I sometimes wonder if, in generations to come, there will be disputes about whether Spurgeon actually wrote 'Spurgeon', in the same way that there are disputes about whether Shakespeare wrote 'Shakespeare'.

Not because there is any doubt, of course, but just because his skill with words is breath-taking.

Mike Riccardi said...

1. Dan, why all the surgery? How can we pray for you, brother?

2. My verification word was "arimpt," which is a rearranged version of the word "armpit." I just thought that was funny.

3. I've read similar thoughts from Spurgeon on Romans 5:8. I'd like to share it, just because I think it's such a complement to the portion Dan picked.

I do not think it could have entered even into angelic thought to conceive that the mighty Maker of the skies should bow his awful head and sink into a grave. I cannot imagine that the brightest and most seraphic of these glorified ones would for an instant have suffered such a thought to abide with him. And when the Son of God, upstarting from his throne, spoke to them and said, "Principalities and powers! I will become flesh, I will veil this Godhead of mine in robes of mortal clay, I will die!"--I think I see the angels for once astonished.

They had seen worlds created; they had beheld the earth, like a spark from the incandescent mass of unformed matter, hammered from the anvil of Omnipotence, and smitten off into space; and yet they had not wondered. But on this occasion I conceive that they ceased not to marvel. "What! wilt thou die, O Word! Creator! Master! Infinite! Almighty! wilt thou become a man and die?" "Yes," saith the Saviour, "I will."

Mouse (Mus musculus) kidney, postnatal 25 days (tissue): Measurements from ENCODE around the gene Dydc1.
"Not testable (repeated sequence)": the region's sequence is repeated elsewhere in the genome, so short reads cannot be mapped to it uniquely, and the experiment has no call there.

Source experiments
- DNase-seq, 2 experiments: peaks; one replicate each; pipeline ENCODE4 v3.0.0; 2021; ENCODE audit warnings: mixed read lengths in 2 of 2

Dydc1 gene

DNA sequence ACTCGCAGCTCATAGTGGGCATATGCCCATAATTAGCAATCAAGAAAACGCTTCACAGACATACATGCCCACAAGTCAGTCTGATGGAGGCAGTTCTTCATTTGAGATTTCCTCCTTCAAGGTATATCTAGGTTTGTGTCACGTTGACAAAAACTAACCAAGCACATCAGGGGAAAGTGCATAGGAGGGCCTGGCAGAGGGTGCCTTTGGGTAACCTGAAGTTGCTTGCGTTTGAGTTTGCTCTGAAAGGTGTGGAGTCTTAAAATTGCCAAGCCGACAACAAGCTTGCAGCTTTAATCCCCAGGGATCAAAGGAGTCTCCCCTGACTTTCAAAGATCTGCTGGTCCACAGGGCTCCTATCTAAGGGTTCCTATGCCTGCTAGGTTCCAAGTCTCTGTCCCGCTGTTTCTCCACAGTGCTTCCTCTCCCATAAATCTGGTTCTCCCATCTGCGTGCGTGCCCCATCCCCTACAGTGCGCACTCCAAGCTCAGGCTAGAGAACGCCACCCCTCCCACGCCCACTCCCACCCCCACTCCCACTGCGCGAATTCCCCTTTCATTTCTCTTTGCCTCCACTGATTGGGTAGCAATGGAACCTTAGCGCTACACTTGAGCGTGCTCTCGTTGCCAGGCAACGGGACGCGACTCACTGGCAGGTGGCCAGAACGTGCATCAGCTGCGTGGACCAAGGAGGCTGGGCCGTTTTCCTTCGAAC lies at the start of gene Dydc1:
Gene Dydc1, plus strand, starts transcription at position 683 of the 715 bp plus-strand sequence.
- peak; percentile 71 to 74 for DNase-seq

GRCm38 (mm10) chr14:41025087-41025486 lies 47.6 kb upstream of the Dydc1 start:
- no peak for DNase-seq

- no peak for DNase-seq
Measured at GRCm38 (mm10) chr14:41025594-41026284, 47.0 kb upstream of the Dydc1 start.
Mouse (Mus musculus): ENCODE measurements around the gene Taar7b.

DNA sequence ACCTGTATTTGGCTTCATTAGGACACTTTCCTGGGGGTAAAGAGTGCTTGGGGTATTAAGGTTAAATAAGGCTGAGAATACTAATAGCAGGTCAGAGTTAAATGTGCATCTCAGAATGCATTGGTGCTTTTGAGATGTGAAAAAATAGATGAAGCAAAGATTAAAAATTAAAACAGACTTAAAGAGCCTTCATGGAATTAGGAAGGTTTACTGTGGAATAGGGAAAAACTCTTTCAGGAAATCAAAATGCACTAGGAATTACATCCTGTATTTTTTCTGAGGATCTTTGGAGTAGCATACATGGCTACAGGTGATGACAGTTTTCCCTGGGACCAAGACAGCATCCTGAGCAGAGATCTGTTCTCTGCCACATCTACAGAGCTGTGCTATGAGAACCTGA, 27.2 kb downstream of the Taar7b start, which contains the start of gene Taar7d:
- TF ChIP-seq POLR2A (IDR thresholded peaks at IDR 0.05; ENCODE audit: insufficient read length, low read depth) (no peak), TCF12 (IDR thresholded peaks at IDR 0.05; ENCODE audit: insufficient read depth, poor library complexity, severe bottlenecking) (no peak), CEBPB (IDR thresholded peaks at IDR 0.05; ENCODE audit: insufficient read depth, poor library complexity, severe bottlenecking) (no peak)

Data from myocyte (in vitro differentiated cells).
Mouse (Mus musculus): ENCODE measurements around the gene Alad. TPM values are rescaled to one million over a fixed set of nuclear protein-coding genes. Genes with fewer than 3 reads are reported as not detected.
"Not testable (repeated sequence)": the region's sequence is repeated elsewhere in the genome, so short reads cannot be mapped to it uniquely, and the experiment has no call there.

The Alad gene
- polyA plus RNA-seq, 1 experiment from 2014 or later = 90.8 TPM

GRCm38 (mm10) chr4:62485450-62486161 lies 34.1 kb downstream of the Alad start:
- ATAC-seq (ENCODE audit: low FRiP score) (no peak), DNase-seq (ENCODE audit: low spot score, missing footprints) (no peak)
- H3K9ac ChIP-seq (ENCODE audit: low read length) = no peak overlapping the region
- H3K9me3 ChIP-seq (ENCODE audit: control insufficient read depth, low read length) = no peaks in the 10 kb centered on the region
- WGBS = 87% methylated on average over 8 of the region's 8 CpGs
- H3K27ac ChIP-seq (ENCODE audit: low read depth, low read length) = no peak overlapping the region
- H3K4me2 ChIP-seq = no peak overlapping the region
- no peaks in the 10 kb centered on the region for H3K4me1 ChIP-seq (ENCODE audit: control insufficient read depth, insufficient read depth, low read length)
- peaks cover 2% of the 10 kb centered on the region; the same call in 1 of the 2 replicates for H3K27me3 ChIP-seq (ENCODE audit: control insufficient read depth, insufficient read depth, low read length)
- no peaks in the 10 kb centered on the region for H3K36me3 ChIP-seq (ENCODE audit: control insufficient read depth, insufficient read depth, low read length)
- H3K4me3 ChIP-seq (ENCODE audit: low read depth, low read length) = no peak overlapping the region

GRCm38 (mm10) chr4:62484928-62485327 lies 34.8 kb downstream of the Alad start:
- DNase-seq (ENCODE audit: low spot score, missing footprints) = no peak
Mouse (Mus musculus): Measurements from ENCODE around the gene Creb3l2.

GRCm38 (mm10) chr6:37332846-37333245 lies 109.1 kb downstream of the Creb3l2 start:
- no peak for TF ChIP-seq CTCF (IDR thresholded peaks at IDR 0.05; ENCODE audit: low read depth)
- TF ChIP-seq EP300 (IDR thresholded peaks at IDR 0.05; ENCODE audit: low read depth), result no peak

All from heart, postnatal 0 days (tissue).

And are you not astonished, mortal men? Do you not wonder? What, will you not marvel? The hosts of heaven still are wondering. Though it is many an age since they heard it, they have not yet ceased to admire; and do not you begin to marvel yet? Shall the theme which stirs the marvel of the seraph not move your hearts? That God himself should become man, and then should die for you! "God commendeth his love toward us, in that, Christ should die."

Roll that thought over in your mind; ponder it in your meditations; weigh it in your hearts. If ye have right ideas of Godhead, if ye know what Christ is, if ye can conceive him who is the everlasting God, and yet the man--if ye can picture him, the pure, holy, perfect creature, and yet the everlasting Creator--if ye can conceive of him as the man who was wounded, and yet the God who was exalted for ever--if ye can picture him as the Maker of all worlds, as the Lord of providence, by whom all things exist and consist--if ye can conceive of him now, as robed in splendor, surrounded with the choral symphonies of myriads of angels, then perhaps ye may guess how deep was that stride of condescension, when he stepped from heaven to earth, from earth into the grave, from the grave down, it is said, into the lowest "sheol," that he might make his condescension perfect and complete. "He hath commended his love" to you, my brethren, in that it was Christ, the Son of God, who died for us.

DJP said...

Oh, like I said, they were minor. But very uncomfortable.

First was the eye doctor, putting in nassty eyedrops, sticking needles into my eyelid, turning it inside out, cutting it open, prodding it, NOT removing the annoying whatever (cyst? stye?) that he was supposed to, taping a patch to my head, and seeming irritated with me that he couldn't remove it.

Second was my very nice, thorough, conscientious dentist, in whose narrow chair I spent two-and-a-half hours getting my first root canal...

...and he was unable to finish. (I think he said something malfunctioned.)

Meaning I have to go back for two more hours so he can wrap it up.

Meanwhile I have a temporary filling, and am going out of town next weekend (DV).